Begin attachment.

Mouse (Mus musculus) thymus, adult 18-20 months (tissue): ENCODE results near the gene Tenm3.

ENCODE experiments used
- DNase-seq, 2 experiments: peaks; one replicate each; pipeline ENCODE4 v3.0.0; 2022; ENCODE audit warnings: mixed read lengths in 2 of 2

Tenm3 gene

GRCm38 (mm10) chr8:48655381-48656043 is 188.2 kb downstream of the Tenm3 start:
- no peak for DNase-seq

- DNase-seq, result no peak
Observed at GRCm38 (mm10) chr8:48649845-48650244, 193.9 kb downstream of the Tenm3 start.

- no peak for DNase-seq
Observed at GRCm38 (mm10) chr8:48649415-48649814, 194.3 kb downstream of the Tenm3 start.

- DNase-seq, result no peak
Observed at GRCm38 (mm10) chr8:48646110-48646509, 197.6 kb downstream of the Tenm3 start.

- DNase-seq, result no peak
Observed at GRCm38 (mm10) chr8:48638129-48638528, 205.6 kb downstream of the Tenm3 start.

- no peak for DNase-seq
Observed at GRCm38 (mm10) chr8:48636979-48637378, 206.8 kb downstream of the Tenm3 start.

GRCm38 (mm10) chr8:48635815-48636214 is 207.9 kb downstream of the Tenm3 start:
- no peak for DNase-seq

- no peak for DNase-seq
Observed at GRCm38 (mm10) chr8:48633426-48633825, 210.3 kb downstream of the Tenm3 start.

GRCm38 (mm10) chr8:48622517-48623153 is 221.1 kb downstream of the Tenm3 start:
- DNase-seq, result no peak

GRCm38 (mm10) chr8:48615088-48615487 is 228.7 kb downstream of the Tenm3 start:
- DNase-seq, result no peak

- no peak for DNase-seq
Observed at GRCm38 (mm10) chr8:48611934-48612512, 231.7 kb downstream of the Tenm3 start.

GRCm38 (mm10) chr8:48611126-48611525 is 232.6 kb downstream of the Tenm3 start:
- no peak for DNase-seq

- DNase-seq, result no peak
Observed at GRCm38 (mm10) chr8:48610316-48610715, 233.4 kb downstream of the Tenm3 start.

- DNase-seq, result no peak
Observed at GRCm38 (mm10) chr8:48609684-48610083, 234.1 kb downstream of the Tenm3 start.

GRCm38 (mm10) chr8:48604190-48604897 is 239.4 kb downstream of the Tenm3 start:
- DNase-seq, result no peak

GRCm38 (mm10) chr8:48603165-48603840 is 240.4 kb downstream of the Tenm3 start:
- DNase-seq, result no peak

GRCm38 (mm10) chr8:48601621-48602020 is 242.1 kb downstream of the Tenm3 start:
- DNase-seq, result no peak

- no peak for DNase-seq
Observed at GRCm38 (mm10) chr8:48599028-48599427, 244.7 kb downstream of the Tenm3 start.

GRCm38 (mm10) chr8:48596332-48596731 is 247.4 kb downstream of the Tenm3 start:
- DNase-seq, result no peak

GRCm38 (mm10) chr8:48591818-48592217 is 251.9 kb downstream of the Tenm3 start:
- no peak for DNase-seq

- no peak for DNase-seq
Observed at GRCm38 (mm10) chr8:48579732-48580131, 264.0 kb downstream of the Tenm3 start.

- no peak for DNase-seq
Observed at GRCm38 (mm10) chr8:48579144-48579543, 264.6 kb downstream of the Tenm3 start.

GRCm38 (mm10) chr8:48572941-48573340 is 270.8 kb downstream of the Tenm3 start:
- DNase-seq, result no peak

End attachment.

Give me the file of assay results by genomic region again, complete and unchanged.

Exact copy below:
Mouse (Mus musculus) thymus, adult 18-20 months (tissue): ENCODE results near the gene Tenm3.

ENCODE experiments used
- DNase-seq, 2 experiments: peaks; one replicate each; pipeline ENCODE4 v3.0.0; 2022; ENCODE audit warnings: mixed read lengths in 2 of 2

Tenm3 gene

GRCm38 (mm10) chr8:48655381-48656043 is 188.2 kb downstream of the Tenm3 start:
- no peak for DNase-seq

- DNase-seq, result no peak
Observed at GRCm38 (mm10) chr8:48649845-48650244, 193.9 kb downstream of the Tenm3 start.

- no peak for DNase-seq
Observed at GRCm38 (mm10) chr8:48649415-48649814, 194.3 kb downstream of the Tenm3 start.

- DNase-seq, result no peak
Observed at GRCm38 (mm10) chr8:48646110-48646509, 197.6 kb downstream of the Tenm3 start.

- DNase-seq, result no peak
Observed at GRCm38 (mm10) chr8:48638129-48638528, 205.6 kb downstream of the Tenm3 start.

- no peak for DNase-seq
Observed at GRCm38 (mm10) chr8:48636979-48637378, 206.8 kb downstream of the Tenm3 start.

GRCm38 (mm10) chr8:48635815-48636214 is 207.9 kb downstream of the Tenm3 start:
- no peak for DNase-seq

- no peak for DNase-seq
Observed at GRCm38 (mm10) chr8:48633426-48633825, 210.3 kb downstream of the Tenm3 start.

GRCm38 (mm10) chr8:48622517-48623153 is 221.1 kb downstream of the Tenm3 start:
- DNase-seq, result no peak

GRCm38 (mm10) chr8:48615088-48615487 is 228.7 kb downstream of the Tenm3 start:
- DNase-seq, result no peak

- no peak for DNase-seq
Observed at GRCm38 (mm10) chr8:48611934-48612512, 231.7 kb downstream of the Tenm3 start.

GRCm38 (mm10) chr8:48611126-48611525 is 232.6 kb downstream of the Tenm3 start:
- no peak for DNase-seq

- DNase-seq, result no peak
Observed at GRCm38 (mm10) chr8:48610316-48610715, 233.4 kb downstream of the Tenm3 start.

- DNase-seq, result no peak
Observed at GRCm38 (mm10) chr8:48609684-48610083, 234.1 kb downstream of the Tenm3 start.

GRCm38 (mm10) chr8:48604190-48604897 is 239.4 kb downstream of the Tenm3 start:
- DNase-seq, result no peak

GRCm38 (mm10) chr8:48603165-48603840 is 240.4 kb downstream of the Tenm3 start:
- DNase-seq, result no peak

GRCm38 (mm10) chr8:48601621-48602020 is 242.1 kb downstream of the Tenm3 start:
- DNase-seq, result no peak

- no peak for DNase-seq
Observed at GRCm38 (mm10) chr8:48599028-48599427, 244.7 kb downstream of the Tenm3 start.

GRCm38 (mm10) chr8:48596332-48596731 is 247.4 kb downstream of the Tenm3 start:
- DNase-seq, result no peak

GRCm38 (mm10) chr8:48591818-48592217 is 251.9 kb downstream of the Tenm3 start:
- no peak for DNase-seq

- no peak for DNase-seq
Observed at GRCm38 (mm10) chr8:48579732-48580131, 264.0 kb downstream of the Tenm3 start.

- no peak for DNase-seq
Observed at GRCm38 (mm10) chr8:48579144-48579543, 264.6 kb downstream of the Tenm3 start.

GRCm38 (mm10) chr8:48572941-48573340 is 270.8 kb downstream of the Tenm3 start:
- DNase-seq, result no peak